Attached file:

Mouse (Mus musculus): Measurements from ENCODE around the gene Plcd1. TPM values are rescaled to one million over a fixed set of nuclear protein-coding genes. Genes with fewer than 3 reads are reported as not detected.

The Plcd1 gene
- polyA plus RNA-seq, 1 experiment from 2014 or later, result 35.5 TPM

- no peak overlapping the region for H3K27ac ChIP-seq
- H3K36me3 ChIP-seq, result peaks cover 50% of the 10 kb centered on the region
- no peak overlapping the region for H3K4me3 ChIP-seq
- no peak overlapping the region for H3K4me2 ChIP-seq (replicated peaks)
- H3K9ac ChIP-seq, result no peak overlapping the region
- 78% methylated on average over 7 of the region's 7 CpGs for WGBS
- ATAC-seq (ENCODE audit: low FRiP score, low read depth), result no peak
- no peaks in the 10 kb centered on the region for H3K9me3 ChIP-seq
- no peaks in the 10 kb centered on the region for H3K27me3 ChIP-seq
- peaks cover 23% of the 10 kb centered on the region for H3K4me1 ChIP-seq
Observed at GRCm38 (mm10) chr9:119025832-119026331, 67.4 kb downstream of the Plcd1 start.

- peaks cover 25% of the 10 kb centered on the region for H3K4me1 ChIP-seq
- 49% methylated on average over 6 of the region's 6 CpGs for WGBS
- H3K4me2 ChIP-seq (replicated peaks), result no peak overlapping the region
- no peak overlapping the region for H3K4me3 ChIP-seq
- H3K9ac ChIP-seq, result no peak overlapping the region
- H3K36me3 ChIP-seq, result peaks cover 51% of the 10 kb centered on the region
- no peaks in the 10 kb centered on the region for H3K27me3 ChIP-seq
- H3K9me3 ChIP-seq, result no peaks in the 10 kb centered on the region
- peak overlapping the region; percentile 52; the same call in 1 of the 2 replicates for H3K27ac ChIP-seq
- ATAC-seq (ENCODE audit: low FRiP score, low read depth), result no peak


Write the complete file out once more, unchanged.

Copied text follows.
Mouse (Mus musculus): Measurements from ENCODE around the gene Plcd1. TPM values are rescaled to one million over a fixed set of nuclear protein-coding genes. Genes with fewer than 3 reads are reported as not detected.

The Plcd1 gene
- polyA plus RNA-seq, 1 experiment from 2014 or later, result 35.5 TPM

- no peak overlapping the region for H3K27ac ChIP-seq
- H3K36me3 ChIP-seq, result peaks cover 50% of the 10 kb centered on the region
- no peak overlapping the region for H3K4me3 ChIP-seq
- no peak overlapping the region for H3K4me2 ChIP-seq (replicated peaks)
- H3K9ac ChIP-seq, result no peak overlapping the region
- 78% methylated on average over 7 of the region's 7 CpGs for WGBS
- ATAC-seq (ENCODE audit: low FRiP score, low read depth), result no peak
- no peaks in the 10 kb centered on the region for H3K9me3 ChIP-seq
- no peaks in the 10 kb centered on the region for H3K27me3 ChIP-seq
- peaks cover 23% of the 10 kb centered on the region for H3K4me1 ChIP-seq
Observed at GRCm38 (mm10) chr9:119025832-119026331, 67.4 kb downstream of the Plcd1 start.

- peaks cover 25% of the 10 kb centered on the region for H3K4me1 ChIP-seq
- 49% methylated on average over 6 of the region's 6 CpGs for WGBS
- H3K4me2 ChIP-seq (replicated peaks), result no peak overlapping the region
- no peak overlapping the region for H3K4me3 ChIP-seq
- H3K9ac ChIP-seq, result no peak overlapping the region
- H3K36me3 ChIP-seq, result peaks cover 51% of the 10 kb centered on the region
- no peaks in the 10 kb centered on the region for H3K27me3 ChIP-seq
- H3K9me3 ChIP-seq, result no peaks in the 10 kb centered on the region
- peak overlapping the region; percentile 52; the same call in 1 of the 2 replicates for H3K27ac ChIP-seq
- ATAC-seq (ENCODE audit: low FRiP score, low read depth), result no peak